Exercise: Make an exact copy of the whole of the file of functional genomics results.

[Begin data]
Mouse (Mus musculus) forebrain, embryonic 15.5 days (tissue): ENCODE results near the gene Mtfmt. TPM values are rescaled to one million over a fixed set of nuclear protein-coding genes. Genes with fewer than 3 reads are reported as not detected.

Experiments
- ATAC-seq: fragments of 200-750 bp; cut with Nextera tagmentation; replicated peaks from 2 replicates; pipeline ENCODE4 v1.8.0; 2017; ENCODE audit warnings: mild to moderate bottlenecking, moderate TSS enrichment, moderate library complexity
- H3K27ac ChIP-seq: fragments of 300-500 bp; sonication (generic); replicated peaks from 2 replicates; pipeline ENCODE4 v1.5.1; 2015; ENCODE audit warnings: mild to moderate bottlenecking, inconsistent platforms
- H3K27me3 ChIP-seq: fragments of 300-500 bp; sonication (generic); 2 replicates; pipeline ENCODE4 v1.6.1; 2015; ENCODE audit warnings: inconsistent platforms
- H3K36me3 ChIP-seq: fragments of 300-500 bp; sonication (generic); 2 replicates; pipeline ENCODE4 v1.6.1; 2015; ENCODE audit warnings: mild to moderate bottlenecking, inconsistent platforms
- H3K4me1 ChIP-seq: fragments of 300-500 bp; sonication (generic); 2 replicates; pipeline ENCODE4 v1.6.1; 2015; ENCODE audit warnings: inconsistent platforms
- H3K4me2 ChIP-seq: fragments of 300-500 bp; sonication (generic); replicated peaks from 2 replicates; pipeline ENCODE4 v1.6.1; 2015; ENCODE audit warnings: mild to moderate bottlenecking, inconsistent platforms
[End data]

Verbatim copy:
Mouse (Mus musculus) forebrain, embryonic 15.5 days (tissue): ENCODE results near the gene Mtfmt. TPM values are rescaled to one million over a fixed set of nuclear protein-coding genes. Genes with fewer than 3 reads are reported as not detected.

Experiments
- ATAC-seq: fragments of 200-750 bp; cut with Nextera tagmentation; replicated peaks from 2 replicates; pipeline ENCODE4 v1.8.0; 2017; ENCODE audit warnings: mild to moderate bottlenecking, moderate TSS enrichment, moderate library complexity
- H3K27ac ChIP-seq: fragments of 300-500 bp; sonication (generic); replicated peaks from 2 replicates; pipeline ENCODE4 v1.5.1; 2015; ENCODE audit warnings: mild to moderate bottlenecking, inconsistent platforms
- H3K27me3 ChIP-seq: fragments of 300-500 bp; sonication (generic); 2 replicates; pipeline ENCODE4 v1.6.1; 2015; ENCODE audit warnings: inconsistent platforms
- H3K36me3 ChIP-seq: fragments of 300-500 bp; sonication (generic); 2 replicates; pipeline ENCODE4 v1.6.1; 2015; ENCODE audit warnings: mild to moderate bottlenecking, inconsistent platforms
- H3K4me1 ChIP-seq: fragments of 300-500 bp; sonication (generic); 2 replicates; pipeline ENCODE4 v1.6.1; 2015; ENCODE audit warnings: inconsistent platforms
- H3K4me2 ChIP-seq: fragments of 300-500 bp; sonication (generic); replicated peaks from 2 replicates; pipeline ENCODE4 v1.6.1; 2015; ENCODE audit warnings: mild to moderate bottlenecking, inconsistent platforms